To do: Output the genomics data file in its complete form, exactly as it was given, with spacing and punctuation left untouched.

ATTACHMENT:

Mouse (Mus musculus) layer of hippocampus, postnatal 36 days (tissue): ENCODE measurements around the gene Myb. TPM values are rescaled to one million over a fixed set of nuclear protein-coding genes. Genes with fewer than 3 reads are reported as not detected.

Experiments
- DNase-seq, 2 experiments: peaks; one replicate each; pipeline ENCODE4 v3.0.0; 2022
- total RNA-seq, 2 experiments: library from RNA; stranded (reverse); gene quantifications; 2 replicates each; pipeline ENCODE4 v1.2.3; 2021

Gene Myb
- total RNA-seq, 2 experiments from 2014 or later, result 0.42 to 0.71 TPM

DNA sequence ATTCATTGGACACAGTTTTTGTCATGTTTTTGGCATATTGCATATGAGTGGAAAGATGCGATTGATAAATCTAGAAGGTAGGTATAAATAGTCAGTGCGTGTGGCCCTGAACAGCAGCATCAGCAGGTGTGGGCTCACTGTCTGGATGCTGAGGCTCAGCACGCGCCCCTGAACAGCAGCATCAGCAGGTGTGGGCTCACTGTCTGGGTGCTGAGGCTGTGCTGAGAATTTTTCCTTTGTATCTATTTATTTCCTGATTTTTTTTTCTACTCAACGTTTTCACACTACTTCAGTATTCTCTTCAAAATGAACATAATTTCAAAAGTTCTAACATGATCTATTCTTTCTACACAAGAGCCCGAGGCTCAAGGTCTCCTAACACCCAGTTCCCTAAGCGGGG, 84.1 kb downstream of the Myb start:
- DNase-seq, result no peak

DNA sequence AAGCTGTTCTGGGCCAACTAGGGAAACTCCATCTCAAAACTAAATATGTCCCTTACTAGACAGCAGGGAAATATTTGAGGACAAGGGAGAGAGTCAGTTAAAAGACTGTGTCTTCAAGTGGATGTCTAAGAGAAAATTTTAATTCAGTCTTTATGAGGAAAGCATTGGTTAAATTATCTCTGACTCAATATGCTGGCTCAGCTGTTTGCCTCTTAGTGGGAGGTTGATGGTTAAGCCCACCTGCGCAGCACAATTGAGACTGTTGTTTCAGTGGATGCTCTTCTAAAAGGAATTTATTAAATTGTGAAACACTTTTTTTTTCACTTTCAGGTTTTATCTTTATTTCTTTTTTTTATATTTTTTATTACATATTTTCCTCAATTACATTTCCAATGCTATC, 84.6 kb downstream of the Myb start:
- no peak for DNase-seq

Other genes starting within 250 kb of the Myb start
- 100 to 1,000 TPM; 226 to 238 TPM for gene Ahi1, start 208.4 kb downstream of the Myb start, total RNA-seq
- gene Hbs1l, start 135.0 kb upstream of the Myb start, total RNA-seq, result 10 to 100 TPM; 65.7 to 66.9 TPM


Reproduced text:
Mouse (Mus musculus) layer of hippocampus, postnatal 36 days (tissue): ENCODE measurements around the gene Myb. TPM values are rescaled to one million over a fixed set of nuclear protein-coding genes. Genes with fewer than 3 reads are reported as not detected.

Experiments
- DNase-seq, 2 experiments: peaks; one replicate each; pipeline ENCODE4 v3.0.0; 2022
- total RNA-seq, 2 experiments: library from RNA; stranded (reverse); gene quantifications; 2 replicates each; pipeline ENCODE4 v1.2.3; 2021

Gene Myb
- total RNA-seq, 2 experiments from 2014 or later, result 0.42 to 0.71 TPM

DNA sequence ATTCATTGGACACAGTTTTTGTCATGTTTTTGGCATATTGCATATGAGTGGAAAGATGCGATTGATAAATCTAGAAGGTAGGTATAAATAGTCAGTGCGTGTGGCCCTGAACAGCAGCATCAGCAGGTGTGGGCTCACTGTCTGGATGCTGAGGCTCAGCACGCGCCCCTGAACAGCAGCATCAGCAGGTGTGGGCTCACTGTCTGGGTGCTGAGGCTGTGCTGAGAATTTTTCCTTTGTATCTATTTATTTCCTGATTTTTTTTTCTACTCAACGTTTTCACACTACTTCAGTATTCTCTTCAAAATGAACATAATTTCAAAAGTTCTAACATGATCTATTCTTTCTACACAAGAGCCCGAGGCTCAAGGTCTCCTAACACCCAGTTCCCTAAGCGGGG, 84.1 kb downstream of the Myb start:
- DNase-seq, result no peak

DNA sequence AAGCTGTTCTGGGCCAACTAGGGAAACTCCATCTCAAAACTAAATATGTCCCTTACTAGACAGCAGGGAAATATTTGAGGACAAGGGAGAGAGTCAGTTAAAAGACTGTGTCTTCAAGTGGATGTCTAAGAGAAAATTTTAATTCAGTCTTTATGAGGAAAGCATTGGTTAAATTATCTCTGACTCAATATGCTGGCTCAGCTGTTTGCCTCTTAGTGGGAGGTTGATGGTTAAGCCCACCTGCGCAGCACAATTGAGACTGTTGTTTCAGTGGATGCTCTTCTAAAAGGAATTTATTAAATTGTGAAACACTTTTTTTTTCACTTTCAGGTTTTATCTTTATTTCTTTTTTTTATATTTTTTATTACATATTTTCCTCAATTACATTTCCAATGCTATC, 84.6 kb downstream of the Myb start:
- no peak for DNase-seq

Other genes starting within 250 kb of the Myb start
- 100 to 1,000 TPM; 226 to 238 TPM for gene Ahi1, start 208.4 kb downstream of the Myb start, total RNA-seq
- gene Hbs1l, start 135.0 kb upstream of the Myb start, total RNA-seq, result 10 to 100 TPM; 65.7 to 66.9 TPM